Pay-As-You-Go Pricing Model

One of the core features of Serverless is the pay-as-you-go pricing. Almost all Serverless databases attempt to address a common challenge: how to provision resources economically and efficiently under uncertain workloads. Prioritizing lower costs may mean consuming fewer resources. However, in the event of unexpected spikes in business demand, you may have to compromise user experience and system stability. On the other hand, more generous and secure resource provisioning leads to resource waste and higher costs. Striking a balance between these two styles requires complex and meticulous engineering management. This would divert your focus from the core business.

Furthermore, the Pay-as-you-go billing model has varying implementations in different Serverless products. Most Serverless products offer granular billing based on storage capacity and read/write operations per unit. This is largely possible due to the distributed architecture that allows finer resource scaling. Amazon Aurora Serverless is an exception in this case – it employs a coarser billing model based on Aurora Capacity Units (ACUs), which roughly corresponds to 2GB of memory along with the respective CPU and network bandwidth. Additionally, it cannot scale down to zero ACUs. This can result in significant waste for infrequently accessed data, especially when you need to construct numerous small-scale clusters of this kind.

Moreover, each provider has its own pricing structure. In this regard, TiDB offers more affordable prices compared to others.


In reality, the concept of Serverless databases inherently implies scalability. From 0 Transactions Per Second (TPS) to millions of TPS, Serverless databases should be able to automatically scale based on the workload. While database providers can use a single large database to handle different workloads, this approach would result in significant waste and higher prices. Therefore, users need to adjust the architecture of Serverless databases based on the actual workload.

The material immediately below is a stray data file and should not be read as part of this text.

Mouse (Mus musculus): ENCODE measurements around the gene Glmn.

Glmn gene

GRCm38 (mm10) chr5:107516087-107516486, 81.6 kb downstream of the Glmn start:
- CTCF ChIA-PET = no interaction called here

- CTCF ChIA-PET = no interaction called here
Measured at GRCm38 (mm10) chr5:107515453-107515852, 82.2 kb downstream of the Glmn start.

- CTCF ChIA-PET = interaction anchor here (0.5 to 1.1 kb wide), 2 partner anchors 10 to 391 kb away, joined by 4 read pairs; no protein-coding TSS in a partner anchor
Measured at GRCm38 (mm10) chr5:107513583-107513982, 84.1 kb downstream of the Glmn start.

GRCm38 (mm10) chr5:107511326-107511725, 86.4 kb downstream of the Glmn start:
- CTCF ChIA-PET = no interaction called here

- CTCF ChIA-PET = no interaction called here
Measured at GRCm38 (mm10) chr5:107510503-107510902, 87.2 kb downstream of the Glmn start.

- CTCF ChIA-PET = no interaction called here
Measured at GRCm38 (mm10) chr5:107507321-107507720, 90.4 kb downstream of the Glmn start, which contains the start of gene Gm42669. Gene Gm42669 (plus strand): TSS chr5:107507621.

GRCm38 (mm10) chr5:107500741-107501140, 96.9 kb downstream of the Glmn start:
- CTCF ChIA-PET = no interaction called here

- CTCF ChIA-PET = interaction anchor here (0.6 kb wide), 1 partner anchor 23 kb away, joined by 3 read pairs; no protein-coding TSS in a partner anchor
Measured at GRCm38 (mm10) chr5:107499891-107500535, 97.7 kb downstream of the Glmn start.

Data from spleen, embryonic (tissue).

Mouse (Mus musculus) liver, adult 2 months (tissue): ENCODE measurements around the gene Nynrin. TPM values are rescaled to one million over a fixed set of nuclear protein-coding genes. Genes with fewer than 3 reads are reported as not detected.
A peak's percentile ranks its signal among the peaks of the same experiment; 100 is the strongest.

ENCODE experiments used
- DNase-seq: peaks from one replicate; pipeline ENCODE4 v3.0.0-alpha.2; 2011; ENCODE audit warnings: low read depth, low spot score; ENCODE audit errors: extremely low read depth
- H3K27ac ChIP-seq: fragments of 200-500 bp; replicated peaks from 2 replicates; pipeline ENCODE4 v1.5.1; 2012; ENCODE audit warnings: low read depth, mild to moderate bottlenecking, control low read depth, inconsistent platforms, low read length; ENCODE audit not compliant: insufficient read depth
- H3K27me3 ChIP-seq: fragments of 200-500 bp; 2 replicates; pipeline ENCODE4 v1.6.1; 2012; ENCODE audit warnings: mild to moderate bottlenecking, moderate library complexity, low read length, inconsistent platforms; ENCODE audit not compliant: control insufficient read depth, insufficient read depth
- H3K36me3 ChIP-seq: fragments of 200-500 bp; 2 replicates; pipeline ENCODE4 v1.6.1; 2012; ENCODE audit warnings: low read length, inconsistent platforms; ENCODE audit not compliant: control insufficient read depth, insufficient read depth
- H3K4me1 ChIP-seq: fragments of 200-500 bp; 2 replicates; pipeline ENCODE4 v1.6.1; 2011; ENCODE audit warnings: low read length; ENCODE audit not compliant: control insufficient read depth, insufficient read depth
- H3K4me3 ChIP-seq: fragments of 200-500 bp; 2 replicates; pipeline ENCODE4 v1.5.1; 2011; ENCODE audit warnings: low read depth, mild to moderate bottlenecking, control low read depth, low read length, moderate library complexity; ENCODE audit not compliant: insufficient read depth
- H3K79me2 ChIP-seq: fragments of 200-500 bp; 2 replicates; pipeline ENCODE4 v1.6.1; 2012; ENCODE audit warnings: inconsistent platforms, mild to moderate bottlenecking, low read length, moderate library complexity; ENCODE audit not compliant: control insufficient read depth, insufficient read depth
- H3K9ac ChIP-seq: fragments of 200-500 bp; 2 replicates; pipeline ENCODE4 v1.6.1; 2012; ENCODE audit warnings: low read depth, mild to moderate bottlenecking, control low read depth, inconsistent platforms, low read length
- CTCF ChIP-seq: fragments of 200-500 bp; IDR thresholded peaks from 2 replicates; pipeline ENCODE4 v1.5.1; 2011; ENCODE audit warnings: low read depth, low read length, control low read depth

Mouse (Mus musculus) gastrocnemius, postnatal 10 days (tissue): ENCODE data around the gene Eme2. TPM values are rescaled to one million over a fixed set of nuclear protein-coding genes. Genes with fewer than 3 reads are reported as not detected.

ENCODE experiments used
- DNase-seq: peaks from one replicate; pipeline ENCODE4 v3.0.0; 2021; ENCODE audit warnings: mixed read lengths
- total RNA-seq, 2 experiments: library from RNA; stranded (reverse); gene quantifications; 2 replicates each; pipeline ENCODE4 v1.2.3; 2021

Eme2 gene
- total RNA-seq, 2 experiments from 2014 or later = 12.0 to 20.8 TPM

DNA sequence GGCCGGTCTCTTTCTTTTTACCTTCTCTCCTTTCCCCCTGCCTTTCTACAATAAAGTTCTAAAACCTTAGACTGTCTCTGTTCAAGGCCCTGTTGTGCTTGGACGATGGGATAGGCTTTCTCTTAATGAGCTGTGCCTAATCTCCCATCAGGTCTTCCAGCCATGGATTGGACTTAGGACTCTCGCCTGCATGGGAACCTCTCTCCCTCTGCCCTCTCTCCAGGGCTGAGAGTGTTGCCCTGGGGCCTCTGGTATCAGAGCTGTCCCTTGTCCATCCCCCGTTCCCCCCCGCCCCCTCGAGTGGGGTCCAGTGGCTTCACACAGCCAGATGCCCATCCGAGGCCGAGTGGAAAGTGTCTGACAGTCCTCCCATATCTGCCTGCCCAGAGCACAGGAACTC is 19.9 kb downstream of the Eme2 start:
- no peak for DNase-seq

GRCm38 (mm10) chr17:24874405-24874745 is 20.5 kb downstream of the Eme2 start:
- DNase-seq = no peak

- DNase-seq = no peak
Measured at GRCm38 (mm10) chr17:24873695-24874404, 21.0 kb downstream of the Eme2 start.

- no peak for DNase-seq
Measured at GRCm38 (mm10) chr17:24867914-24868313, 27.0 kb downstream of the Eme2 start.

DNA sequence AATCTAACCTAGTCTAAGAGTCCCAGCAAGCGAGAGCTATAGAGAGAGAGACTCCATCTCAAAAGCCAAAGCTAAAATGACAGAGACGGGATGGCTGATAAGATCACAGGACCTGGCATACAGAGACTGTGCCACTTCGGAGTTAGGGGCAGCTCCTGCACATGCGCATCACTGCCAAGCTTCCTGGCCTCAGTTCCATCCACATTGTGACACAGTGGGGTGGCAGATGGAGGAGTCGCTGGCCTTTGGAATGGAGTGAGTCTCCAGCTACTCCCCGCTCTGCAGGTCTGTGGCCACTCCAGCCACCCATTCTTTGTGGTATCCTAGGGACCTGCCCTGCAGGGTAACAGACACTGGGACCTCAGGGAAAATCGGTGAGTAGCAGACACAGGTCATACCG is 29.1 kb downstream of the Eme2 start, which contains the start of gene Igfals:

In this regard, distributed databases have a clear advantage. Apart from vertical scaling, they rely primarily on horizontal scaling, which provides better scalability since vertical scaling easily reaches its limits. Compared with relational distributed databases, a NoSQL database offers better scalability due to the absence of strict transaction constraints. However, the reality is always more complex. For example, MongoDB’s Serverless offering is designed for small-scale users of less than one terabyte. Its dedicated offering requires manual sharding to achieve further scalability. On the other hand, TiDB and CockroachDB support horizontal scaling with auto-sharding, which enables better scalability.

As distributed relational databases, both TiDB and CockroachDB benefit from a storage-computing decoupled design. This enables near real-time scaling of the computing layer. Unlike CockroachDB, TiDB can leverage shared storage at the regional level for rapid and stable storage scaling within a few minutes.